Paper straws instead of plastic for cake supports-paper straws work just as well as plastic straws except that they will break down and not kill the sea turtles.

Biodegradable or reusable piping bags-honestly, this one is a hard one for me. The biodegradable bags are expensive and the reusable ones are a pain in the butt to clean. But when you use so many piping bags to decorate one cake or set of cookies, it’s worth considering.

how to can tomoatoes

For Those Willing to go the Extra Mile

Plant a garden-of course if you are lucky enough to have a yard, this one is almost a no brainer. Sometimes planting a garden seems intimidating, but here’s the deal-if you put plants in the ground, for the most part, they will grow. I don’t always have luck with everything I plant in my garden but I usually have something come of it. Don’t want to dig up a huge patch of your yard? Don’t. My parents plant vegetables in various patches of their yard amid the landscaping. It doesn’t take a lot of space to grow your food.

Looking for somewhere to start? Tomatoes. Home grown tomatoes are the best tomatoes you will ever eat and if you start with plants instead of seeds, they are almost fool proof.

No room to grow a garden? I get that, I live in an apartment with no balcony-try growing some fresh herbs. Basil, rosemary, maybe a little lemon sage. All these herbs can be dried or preserved in oil to keep them for future use.

Learn to preserve and make your own food-I grew up in a family that raised their own meat, eggs, and vegetables. We didn’t need to go to the grocery store more than once a week, probably less than that. Now that I’m an adult and living in an apartment, I still do a fair bit of food preserving. I make my own salsa, pickles and pizza/pasta sauce. I preserve the summer’s tomatoes, peaches and pears and make a hella good strawberry jam. And you know I can bake my own bread. None of these things are hard to make and yet you will be shocked by the how delicious they are, regardless of whether or not you are trying to avoid going to the grocery store.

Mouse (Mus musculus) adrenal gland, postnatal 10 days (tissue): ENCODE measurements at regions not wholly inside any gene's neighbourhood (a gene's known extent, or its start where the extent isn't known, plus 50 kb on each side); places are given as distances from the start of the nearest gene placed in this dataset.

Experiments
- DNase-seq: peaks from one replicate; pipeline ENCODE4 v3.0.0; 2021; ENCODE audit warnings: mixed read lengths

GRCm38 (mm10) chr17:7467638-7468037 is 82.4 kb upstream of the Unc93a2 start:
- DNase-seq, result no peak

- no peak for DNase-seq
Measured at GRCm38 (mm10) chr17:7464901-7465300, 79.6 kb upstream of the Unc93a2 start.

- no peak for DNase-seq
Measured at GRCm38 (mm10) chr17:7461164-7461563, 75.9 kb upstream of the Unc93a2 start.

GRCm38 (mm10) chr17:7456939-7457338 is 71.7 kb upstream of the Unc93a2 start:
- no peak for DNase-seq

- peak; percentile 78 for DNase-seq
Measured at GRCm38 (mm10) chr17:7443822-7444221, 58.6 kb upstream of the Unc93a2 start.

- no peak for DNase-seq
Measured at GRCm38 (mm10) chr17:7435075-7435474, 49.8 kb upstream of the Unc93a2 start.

An excellent resource for getting started preserving-Food in Jars. She’s amazing, her recipes are amazing, and she does it all in a teeny tiny kitchen. Her small batch recipes are perfect for small families and those of us just getting our feet wet canning.

And if preserving your own food seems overwhelming, learn to shop for your fruit and vegetables seasonally so that food isn’t shipped long distances. Plus seasonal fruits and vegetables are healthier and tastier.

Composting-composting breaks down organic matter and returns the nutrients to the earth. You can use the by-product to improve your soil quality-basically free fertilizer. It also keeps organic matter out of the landfills. It’s a bit of extra work, but once you get the hang of it, it’s no big deal. When I had a house with a yard and was able to make a compost pile I used a little bucket like this to keep my food scraps in and then just dumped it in the pile every day or so. No space for a dedicated “pile”? Try one of these complete compost containers.

What can you compost? Fruit and veggie scraps, coffee grounds, egg shells, tea bags, lawn clippings, and tree branches. What can’t you compost? Meat, rice, cat litter, dog/cat poop, diapers.

Every little bit counts. It’s up to all of us to do our part to make our earth a little bit healthier.

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Happy Baking!